Category archive: Jeff Gordon

NASCAR heads to one of the most sacred grounds in the world of racing this weekend: Indianapolis Motor Speedway. And I, for one, am excited.

Let's break down some of the key storylines for Sunday's race, the 20th running of the Brickyard 400 (1 p.m. ET, ESPN).

The best bet: Jimmie Johnson

With four wins at Indianapolis, all in the past seven races, Johnson is tied with Jeff Gordon for the most in race history. And with one more he'll tie Michael Schumacher for the most career wins at the track; Schumacher won the now-defunct Formula One U.S. Grand Prix five times.

Johnson's win last season was one of the most dominant performances in Brickyard 400 history. In fact, his average running position during the race was a 1.58, the best at the track since NASCAR began tracking it in 2005.

Amazingly, he spent only five laps of the entire race outside the top three.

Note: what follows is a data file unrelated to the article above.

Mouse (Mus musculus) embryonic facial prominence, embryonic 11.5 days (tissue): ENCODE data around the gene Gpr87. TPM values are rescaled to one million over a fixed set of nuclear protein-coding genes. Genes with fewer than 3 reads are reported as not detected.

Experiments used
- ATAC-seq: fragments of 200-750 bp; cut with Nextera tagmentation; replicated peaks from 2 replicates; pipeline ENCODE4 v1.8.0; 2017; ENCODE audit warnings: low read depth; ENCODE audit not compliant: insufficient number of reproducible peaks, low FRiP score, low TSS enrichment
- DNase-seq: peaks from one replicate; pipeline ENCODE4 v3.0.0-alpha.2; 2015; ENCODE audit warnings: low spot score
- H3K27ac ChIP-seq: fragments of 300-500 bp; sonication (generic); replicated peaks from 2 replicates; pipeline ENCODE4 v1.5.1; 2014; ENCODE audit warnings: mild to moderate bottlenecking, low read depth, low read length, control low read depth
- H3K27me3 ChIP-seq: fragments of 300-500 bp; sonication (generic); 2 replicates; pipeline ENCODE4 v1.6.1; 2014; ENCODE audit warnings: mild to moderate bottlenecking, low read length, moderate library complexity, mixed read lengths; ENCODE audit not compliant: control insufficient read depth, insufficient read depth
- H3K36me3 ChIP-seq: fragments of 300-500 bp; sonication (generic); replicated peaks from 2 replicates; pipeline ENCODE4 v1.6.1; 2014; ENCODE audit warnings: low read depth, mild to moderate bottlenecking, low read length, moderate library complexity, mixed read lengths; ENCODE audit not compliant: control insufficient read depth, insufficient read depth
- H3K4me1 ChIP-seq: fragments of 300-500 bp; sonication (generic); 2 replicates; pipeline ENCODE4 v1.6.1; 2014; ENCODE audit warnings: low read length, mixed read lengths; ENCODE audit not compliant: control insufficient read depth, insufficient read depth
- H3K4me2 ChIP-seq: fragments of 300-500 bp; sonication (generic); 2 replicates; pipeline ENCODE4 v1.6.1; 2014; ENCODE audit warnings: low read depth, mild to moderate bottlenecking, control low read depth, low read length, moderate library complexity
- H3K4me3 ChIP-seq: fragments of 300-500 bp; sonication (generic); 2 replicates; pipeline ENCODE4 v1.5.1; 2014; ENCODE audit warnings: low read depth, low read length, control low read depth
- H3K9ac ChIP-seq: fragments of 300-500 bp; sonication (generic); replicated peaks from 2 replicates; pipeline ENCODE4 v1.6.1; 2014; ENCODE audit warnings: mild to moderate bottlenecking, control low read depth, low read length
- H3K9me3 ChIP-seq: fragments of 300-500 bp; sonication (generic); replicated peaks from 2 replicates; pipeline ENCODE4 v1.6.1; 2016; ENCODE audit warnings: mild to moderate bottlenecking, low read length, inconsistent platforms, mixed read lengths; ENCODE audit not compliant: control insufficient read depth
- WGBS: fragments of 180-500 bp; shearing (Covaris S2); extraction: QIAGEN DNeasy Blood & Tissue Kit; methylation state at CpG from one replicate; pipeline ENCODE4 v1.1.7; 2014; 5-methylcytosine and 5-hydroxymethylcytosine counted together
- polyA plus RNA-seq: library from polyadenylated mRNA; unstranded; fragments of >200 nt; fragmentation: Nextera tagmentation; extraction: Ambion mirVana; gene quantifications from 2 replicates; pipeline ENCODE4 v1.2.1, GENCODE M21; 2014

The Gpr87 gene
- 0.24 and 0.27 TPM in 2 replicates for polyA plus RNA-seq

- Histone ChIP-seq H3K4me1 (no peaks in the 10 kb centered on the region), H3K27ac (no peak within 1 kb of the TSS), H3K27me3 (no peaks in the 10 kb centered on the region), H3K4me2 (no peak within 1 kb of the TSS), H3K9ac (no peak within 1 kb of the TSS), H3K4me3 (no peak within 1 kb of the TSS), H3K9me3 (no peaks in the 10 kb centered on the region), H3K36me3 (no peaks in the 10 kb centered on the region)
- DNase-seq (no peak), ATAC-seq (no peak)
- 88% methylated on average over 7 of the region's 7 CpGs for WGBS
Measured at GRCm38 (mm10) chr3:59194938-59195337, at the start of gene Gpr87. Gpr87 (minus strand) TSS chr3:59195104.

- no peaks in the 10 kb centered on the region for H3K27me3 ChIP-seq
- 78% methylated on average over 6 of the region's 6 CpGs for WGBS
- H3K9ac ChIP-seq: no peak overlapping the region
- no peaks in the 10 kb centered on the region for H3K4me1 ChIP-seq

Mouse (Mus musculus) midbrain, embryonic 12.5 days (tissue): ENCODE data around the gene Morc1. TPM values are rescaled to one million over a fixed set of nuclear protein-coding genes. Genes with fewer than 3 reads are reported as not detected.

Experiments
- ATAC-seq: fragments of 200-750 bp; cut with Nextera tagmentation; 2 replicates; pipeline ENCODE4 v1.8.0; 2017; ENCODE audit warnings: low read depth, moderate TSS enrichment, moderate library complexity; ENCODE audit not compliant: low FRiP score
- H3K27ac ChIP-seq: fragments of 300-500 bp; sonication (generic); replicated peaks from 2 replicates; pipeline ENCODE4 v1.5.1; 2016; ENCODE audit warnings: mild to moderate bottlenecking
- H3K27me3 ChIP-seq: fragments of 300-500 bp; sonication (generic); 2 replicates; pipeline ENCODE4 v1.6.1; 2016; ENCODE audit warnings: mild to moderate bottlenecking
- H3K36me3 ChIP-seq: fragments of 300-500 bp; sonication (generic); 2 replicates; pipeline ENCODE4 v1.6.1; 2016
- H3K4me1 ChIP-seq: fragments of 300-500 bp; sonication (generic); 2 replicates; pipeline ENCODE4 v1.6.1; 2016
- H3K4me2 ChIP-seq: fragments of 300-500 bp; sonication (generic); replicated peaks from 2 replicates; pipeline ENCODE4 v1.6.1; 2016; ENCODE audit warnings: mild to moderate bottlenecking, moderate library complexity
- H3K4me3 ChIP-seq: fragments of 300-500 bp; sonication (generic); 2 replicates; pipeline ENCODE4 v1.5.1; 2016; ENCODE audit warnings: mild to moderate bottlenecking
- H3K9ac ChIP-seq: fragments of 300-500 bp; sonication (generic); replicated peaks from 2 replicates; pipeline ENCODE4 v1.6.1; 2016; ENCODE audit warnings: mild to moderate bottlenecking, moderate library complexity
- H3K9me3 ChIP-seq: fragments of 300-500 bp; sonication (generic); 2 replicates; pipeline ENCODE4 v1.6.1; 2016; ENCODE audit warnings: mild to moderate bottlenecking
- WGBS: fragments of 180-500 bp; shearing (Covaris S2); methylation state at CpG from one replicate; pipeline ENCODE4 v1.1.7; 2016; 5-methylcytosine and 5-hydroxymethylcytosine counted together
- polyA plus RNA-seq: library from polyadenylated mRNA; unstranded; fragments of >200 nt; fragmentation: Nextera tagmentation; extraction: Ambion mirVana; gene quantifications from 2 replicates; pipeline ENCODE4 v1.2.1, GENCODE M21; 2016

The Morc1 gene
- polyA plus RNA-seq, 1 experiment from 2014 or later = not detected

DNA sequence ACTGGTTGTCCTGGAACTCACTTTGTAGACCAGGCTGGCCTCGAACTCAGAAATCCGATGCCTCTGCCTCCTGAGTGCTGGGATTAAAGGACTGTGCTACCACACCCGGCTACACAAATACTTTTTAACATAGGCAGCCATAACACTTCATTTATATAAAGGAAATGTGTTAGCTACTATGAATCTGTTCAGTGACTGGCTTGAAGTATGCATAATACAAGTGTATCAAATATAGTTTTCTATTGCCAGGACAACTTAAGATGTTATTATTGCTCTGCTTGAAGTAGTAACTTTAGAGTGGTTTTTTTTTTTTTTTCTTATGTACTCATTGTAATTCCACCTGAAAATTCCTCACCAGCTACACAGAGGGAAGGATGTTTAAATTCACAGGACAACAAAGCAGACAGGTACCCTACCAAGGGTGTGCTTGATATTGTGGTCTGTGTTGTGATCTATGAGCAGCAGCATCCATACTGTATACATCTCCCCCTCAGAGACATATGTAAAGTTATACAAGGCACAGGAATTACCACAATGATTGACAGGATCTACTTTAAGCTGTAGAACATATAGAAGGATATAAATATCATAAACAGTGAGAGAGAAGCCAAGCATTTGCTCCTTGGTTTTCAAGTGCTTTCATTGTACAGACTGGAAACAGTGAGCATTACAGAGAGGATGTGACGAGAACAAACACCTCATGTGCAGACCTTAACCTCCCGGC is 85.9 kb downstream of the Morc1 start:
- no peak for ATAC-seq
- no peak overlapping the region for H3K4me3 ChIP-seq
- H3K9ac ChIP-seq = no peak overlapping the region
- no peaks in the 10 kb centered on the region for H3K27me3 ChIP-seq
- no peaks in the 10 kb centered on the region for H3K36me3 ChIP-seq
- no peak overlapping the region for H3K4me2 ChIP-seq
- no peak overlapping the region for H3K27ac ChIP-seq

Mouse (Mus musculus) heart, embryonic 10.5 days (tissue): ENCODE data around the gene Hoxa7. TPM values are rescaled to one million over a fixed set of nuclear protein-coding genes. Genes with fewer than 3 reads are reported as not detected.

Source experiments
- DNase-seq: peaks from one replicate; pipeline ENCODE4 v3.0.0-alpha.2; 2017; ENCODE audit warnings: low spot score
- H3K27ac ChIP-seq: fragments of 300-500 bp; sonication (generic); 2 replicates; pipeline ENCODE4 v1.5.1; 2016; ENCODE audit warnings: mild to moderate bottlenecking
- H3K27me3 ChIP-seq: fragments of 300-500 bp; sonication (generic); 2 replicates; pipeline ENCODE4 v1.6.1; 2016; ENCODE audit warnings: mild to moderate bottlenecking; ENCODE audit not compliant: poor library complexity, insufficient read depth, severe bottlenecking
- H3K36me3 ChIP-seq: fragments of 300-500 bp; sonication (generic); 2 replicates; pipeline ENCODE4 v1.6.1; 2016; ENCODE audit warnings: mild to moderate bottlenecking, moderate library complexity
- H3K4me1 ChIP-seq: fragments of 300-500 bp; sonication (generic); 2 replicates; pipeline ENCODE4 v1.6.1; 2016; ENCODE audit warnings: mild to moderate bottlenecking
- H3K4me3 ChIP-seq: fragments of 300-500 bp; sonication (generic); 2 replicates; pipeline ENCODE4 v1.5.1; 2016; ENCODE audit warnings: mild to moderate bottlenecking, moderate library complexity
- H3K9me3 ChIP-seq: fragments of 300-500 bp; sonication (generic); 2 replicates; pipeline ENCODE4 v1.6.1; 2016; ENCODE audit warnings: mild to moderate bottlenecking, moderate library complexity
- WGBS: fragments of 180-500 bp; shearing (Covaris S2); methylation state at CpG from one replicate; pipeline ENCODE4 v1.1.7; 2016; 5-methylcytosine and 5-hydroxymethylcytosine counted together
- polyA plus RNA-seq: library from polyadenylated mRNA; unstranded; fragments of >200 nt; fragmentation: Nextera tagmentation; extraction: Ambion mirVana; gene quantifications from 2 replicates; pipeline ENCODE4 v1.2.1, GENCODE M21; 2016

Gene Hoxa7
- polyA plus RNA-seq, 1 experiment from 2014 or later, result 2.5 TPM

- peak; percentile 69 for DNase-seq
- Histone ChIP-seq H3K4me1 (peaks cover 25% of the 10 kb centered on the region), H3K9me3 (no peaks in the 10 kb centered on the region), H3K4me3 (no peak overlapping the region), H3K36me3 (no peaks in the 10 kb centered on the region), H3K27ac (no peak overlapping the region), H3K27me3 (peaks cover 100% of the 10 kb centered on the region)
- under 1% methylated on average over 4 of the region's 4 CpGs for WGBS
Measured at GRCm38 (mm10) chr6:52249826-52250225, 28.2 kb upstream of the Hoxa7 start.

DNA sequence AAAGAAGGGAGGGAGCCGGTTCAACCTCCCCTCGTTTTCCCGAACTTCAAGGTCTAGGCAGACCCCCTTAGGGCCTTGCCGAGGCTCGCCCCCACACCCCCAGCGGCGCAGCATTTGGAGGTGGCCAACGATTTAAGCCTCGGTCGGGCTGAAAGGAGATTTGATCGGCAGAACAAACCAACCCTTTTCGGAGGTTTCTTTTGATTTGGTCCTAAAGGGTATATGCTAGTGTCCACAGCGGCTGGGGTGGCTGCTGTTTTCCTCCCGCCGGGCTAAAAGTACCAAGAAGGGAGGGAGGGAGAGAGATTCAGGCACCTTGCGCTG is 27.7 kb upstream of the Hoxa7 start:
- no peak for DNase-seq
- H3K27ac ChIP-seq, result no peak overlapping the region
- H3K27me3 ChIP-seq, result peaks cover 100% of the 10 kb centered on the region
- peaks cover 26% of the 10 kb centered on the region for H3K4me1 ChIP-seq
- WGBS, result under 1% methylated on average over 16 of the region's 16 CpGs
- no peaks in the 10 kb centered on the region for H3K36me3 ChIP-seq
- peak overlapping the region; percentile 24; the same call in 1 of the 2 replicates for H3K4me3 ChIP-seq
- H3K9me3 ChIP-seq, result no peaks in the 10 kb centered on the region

He also had a perfect 150 driver rating, the only driver to do that at any track the past three seasons.

However, it's been feast or famine at the Brickyard for Johnson. In his first race at the track, he finished ninth. Since then, he has four wins and six finishes of 18th or worse in 10 starts, with three DNFs.

The safe bet: Jeff Gordon

All the history Johnson can make with a fifth Brickyard 400 win, just copy that for Jeff Gordon. While Johnson has been boom or bust, though, Gordon has been consistently solid.

All four of his wins came from 1994-2004, but in 15 of the 19 Brickyard 400s ever run, he's finished ninth or better, including a 2011 runner-up finish that rivaled the strength of Johnson's 2012 win.

In that race, Gordon was the fastest driver on the track on 49 circuits, or one more than Johnson last year. And he finished second behind Paul Menard based on Menard's pit strategy, with Gordon's closing-laps rush to the front coming up one spot short.